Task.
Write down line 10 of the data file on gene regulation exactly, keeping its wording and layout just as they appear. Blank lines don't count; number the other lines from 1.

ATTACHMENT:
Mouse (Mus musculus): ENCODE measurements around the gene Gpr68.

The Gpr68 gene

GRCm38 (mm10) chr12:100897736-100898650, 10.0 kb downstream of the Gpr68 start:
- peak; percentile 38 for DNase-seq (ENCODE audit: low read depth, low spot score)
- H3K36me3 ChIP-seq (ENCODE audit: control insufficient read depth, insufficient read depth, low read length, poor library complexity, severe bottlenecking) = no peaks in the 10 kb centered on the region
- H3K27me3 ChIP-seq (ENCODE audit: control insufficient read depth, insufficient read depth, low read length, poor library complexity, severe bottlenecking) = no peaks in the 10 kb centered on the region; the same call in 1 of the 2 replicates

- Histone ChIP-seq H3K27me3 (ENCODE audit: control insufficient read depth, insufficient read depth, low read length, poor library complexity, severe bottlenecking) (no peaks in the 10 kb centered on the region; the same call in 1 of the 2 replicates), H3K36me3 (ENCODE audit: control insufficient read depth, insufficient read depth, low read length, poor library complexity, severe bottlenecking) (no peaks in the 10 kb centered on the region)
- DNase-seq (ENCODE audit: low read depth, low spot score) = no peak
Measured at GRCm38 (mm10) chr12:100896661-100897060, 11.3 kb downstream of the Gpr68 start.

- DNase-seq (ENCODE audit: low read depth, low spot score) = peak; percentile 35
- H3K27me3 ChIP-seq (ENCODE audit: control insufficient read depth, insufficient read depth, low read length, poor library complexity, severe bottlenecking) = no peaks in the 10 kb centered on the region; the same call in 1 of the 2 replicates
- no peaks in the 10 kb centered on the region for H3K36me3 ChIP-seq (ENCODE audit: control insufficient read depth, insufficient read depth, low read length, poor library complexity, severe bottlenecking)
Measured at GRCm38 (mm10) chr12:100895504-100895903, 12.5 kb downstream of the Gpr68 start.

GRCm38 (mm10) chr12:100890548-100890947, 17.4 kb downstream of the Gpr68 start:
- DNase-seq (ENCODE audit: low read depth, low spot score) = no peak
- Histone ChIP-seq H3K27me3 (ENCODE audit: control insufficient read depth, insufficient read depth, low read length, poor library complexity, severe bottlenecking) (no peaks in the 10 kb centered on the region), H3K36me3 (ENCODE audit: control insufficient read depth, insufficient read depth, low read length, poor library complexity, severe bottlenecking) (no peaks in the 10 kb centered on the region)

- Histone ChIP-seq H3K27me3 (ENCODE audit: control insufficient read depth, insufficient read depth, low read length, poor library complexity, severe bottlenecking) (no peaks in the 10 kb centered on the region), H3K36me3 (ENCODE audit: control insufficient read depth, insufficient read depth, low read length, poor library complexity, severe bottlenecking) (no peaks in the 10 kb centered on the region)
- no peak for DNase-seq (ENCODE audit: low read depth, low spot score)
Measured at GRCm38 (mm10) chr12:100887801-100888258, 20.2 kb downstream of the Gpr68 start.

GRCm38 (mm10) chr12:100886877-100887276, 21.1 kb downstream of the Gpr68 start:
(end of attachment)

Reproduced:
- DNase-seq (ENCODE audit: low read depth, low spot score) = peak; percentile 35